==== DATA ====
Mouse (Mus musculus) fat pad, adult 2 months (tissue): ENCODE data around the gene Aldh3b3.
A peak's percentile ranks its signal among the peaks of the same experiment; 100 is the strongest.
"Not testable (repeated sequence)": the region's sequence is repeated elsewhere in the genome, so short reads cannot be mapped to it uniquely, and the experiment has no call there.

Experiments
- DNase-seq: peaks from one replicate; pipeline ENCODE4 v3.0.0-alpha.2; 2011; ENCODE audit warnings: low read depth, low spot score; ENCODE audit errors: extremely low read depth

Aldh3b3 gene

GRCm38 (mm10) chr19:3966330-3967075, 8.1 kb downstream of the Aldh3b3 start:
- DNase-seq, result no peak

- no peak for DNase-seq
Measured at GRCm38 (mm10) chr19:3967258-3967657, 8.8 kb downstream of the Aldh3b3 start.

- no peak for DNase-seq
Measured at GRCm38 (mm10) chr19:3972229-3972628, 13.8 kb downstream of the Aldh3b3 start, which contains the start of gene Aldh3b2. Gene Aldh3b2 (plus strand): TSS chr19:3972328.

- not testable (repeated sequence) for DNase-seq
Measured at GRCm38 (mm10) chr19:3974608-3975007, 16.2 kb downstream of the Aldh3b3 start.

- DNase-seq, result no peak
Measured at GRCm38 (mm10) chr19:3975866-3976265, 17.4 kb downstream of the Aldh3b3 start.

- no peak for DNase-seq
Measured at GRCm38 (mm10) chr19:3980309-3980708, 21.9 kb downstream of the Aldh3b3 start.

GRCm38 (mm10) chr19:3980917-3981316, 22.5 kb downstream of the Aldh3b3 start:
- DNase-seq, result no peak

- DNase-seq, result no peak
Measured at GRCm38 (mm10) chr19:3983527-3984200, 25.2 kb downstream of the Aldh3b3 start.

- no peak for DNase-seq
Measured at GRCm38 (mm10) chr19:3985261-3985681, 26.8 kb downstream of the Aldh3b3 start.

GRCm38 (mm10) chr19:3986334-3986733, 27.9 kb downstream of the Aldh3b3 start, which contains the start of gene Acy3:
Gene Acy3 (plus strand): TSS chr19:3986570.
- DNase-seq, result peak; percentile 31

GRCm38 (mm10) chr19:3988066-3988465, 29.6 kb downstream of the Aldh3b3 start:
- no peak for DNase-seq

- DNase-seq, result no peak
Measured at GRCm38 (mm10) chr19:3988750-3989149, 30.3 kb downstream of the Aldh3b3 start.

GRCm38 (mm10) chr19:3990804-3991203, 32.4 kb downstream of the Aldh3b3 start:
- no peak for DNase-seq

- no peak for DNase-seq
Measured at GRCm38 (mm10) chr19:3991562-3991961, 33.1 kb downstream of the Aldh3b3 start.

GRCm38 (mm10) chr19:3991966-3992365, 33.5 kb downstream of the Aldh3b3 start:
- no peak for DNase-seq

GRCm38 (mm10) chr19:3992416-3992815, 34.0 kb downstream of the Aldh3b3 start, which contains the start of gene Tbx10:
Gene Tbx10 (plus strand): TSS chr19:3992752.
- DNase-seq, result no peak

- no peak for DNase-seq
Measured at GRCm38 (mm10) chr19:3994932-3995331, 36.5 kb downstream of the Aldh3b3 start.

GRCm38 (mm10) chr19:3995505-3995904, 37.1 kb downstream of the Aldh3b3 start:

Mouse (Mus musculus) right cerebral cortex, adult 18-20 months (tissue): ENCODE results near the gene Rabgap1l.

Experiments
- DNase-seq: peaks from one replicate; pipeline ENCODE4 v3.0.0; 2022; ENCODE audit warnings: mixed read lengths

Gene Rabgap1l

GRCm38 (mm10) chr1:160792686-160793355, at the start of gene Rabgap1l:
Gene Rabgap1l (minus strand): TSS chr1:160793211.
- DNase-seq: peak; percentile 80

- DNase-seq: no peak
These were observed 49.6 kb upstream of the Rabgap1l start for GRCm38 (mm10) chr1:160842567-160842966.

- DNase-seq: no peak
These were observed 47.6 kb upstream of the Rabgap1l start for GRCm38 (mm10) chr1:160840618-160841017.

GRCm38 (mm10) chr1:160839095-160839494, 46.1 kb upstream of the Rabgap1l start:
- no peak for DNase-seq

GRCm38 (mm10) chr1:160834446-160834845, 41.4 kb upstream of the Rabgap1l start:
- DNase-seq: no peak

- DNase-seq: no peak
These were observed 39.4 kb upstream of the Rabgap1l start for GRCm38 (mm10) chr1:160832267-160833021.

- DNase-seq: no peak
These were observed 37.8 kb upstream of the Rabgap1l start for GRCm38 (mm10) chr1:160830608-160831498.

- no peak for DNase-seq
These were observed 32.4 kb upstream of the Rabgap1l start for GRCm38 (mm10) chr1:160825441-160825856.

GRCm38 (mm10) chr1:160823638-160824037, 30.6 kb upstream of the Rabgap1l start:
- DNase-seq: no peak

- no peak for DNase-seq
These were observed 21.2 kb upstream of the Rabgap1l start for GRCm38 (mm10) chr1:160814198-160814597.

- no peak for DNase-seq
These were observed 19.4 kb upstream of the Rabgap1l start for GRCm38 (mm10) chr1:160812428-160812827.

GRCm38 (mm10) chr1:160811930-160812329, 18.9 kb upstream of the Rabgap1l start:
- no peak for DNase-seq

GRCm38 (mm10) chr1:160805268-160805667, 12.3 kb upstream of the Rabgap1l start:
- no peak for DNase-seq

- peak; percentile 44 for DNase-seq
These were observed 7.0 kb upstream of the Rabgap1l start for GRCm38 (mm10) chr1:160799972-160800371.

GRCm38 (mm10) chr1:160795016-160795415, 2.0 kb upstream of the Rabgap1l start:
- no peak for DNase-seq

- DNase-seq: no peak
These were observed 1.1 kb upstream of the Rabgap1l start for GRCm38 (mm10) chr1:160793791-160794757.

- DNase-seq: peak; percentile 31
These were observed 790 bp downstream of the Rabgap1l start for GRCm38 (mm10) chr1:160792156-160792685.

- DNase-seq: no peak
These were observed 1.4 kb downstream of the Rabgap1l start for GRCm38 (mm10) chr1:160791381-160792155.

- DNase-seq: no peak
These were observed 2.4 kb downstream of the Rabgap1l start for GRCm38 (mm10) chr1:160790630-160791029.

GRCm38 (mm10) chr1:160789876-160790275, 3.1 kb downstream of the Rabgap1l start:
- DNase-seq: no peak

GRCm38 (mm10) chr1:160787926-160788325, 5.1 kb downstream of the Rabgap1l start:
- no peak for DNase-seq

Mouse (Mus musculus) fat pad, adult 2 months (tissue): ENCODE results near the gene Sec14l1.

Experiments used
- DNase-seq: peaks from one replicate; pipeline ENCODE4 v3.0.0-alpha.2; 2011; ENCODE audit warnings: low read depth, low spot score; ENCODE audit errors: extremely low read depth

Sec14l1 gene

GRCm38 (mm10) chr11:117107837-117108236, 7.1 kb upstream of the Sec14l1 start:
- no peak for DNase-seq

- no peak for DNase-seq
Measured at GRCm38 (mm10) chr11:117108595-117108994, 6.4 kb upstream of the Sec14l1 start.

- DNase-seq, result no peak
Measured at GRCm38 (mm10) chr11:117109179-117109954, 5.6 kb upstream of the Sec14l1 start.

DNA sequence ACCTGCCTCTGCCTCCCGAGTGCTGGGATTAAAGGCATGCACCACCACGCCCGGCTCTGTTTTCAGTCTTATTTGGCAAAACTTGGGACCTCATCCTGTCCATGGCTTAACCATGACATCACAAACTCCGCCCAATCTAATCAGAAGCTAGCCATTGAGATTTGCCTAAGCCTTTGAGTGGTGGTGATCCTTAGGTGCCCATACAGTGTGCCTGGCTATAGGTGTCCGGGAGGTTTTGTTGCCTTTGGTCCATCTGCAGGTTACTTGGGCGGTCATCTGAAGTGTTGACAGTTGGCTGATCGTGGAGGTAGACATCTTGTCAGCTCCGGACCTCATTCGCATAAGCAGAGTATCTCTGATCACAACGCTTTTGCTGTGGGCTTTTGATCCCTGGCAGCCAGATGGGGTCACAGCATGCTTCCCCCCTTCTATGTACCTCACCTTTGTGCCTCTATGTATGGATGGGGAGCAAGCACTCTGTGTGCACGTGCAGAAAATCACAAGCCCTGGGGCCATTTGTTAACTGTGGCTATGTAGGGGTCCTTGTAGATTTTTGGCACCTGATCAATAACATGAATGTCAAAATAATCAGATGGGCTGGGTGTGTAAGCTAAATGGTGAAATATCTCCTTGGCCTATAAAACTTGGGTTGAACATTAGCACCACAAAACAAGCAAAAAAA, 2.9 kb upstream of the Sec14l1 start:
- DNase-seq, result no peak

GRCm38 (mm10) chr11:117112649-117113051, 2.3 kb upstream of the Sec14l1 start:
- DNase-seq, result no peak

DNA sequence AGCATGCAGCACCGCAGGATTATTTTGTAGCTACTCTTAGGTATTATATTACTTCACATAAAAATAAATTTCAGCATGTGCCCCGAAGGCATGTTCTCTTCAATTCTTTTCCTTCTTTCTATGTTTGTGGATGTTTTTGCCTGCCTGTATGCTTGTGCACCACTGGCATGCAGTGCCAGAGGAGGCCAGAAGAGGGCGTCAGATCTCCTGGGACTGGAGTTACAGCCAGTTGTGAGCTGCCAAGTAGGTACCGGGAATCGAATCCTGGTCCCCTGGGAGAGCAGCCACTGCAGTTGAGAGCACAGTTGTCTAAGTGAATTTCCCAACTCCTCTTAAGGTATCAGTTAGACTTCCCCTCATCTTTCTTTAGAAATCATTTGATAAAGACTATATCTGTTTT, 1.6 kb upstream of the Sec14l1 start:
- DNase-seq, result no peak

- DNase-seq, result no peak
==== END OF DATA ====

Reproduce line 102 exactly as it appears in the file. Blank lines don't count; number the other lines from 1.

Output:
- DNase-seq, result no peak